Google Links Web Attacks to Vietnam Mine DisputePublished by MAC on 2010-04-08
Source: New York Times, Associated Press (2010-03-31)
Vietnam's biggest proposed mining project has already triggered outrage from many of the country's citizens. See: http://www.minesandcommunities.org/article.php?a=9307
Last last month, the good folks at Google accused the regime of deliberately infecting "potentially thousands of computers" to prevent such criticisms circulating within the country and around the world.
Although the government has denied the charge, it is on record as "reserving the right" to mount cyber attacks on electronic communications that constitue a "threat to national security".
Google Links Web Attacks to Vietnam Mine Dispute
By Bettina Wassener
New York Times
31 March 2010
HONG KONG - Google, fresh off a dispute with China over censorship and intrusion from hackers, says it has identified cyber-attacks aimed at silencing critics of a controversial, Chinese-backed bauxite mining project in Vietnam.
In attacks it described as similar to but less sophisticated than those at the core of its spat with China, Google said malicious software was used to infect "potentially tens of thousands of computers," broadly targeting Vietnamese speaking computer users around the world.
Infected machines had been used to spy on their owners and to attack blogs containing messages of political dissent, wrote Neel Mehta of the company's security team in a post late Tuesday on Google's online security blog.
McAfee, the computer security firm, said in a separate blog posting that it believed "the perpetrators may have political motivations and may have some allegiance to the government of the Socialist Republic of Vietnam."
It added: "This incident underscores that not every attack is motivated by data theft or money. This is likely the latest example of hacktivism and politically motivated cyberattacks, which are on the rise."
Google said that while the malware itself was not especially sophisticated, "it has nonetheless been used for damaging purposes."
"Specifically, these attacks have tried to squelch opposition to bauxite mining efforts in Vietnam, an important and emotionally charged issue in the country."
Bauxite is a key mineral in making aluminum and one of Vietnam's most valuable natural resources. Plans by the Vietnamese government to exploit bauxite in the Central Highlands region, in partnership with a Chinese state-run company, have generated much local criticism, including from a well-known war hero, Gen. Vo Nguyen Giap.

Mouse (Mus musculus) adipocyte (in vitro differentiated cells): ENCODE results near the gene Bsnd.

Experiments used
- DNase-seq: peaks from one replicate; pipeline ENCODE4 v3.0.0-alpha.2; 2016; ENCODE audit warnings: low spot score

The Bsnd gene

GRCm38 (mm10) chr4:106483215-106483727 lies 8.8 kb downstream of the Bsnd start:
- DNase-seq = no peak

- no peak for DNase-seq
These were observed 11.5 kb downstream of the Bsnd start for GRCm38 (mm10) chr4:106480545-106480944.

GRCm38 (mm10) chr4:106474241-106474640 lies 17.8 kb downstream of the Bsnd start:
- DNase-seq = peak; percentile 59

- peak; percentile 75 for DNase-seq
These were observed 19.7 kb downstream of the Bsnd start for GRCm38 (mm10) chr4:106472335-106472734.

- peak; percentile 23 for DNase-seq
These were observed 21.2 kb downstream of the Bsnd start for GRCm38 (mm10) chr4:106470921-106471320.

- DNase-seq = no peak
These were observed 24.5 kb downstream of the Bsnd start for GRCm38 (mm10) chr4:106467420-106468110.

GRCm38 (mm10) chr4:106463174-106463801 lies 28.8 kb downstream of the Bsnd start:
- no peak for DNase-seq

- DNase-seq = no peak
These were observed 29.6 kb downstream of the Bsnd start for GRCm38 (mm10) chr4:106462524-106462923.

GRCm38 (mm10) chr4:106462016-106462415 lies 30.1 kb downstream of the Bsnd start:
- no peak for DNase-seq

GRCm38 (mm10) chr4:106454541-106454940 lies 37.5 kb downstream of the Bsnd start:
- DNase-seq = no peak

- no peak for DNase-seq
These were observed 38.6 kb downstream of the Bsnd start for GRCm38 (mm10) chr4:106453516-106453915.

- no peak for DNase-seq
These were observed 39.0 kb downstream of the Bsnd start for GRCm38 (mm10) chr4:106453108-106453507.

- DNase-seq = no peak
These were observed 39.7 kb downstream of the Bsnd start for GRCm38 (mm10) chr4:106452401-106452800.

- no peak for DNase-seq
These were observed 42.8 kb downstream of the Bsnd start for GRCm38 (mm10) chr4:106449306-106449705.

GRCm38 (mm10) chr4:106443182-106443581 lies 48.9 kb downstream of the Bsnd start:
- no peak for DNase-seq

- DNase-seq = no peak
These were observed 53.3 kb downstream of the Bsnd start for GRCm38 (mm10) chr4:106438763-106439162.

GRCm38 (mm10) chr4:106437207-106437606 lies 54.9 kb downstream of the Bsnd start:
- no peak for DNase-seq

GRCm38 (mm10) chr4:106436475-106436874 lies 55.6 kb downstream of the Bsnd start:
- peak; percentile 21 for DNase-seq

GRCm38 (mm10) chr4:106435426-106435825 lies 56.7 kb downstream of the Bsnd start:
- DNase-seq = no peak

General Giap and other opponents say the project will be ruinous to the environment, displace ethnic minority populations and threaten the south-east Asian country's national security with an influx of Chinese workers and economic leverage.
The role of China in the bauxite project also has stirred up anger in a nation that still fears its bigger neighbor: Vietnam was a tributary state of China for 1,000 years and was invaded by China in 1979, and the two countries continue to joust for sovereignty in the South China Sea.
Vietnam denies Google's hacking accusation
Associated Press (AP)
6 April 2006
HANOI, Vietnam - Vietnam has dismissed what it called "groundless" accusations from Google and McAfee that the communist country had apparently used malicious computer programs to hack Web sites and spy on political opponents.
Google Inc. said Vietnam had apparently used software known as "malware" to snoop on opponents of a controversial bauxite mine planned for Vietnam's Central Highlands. It said the cyberattacks had targeted "potentially tens of thousands of people."
The perpetrators "may have political motivations and may have some allegiance to the government of the Socialist Republic of Vietnam," wrote George Kurtz, chief technology officer of online security firm McAfee.
"The comments are groundless," Foreign Ministry spokeswoman Nguyen Phuong Nga said of the statements posted on Google and McAfee security blogs last week. Nga's statement appeared on the Foreign Ministry Web site late Monday.
The bauxite mining project involving a subsidiary of Chinese state-run aluminum company Chinalco has attracted strong opposition from people who fear it would cause major environmental problems and lead to Chinese workers flooding into the strategically sensitive region.
Bauxite is used to produce alumina, a key ingredient in aluminum.
Late last year, the government detained several bloggers who criticized the bauxite mine, and in December, a Web site called bauxitevietnam.info, which had drawn millions of visitors opposed to the mine, was hacked.
The malware apparently began circulating at about that time, according to the McAfee blog. It said someone hacked into a Web site run by the California-based Vietnamese Professionals Society and replaced a keyboard program that can be downloaded from that site with a malicious program.
The society's membership is made up mostly of overseas Vietnamese, many of whom fled the country after the communist forces won the Vietnam War, which ended in 1975.
The social networking Web site Facebook has been blocked in Vietnam since late last year. While the government has not directly acknowledged blocking Facebook, workers at two state-controlled Internet service providers said they had been ordered to block it.
At the time, Vietnam said it reserved the right to block Web sites that it considers a threat to national security.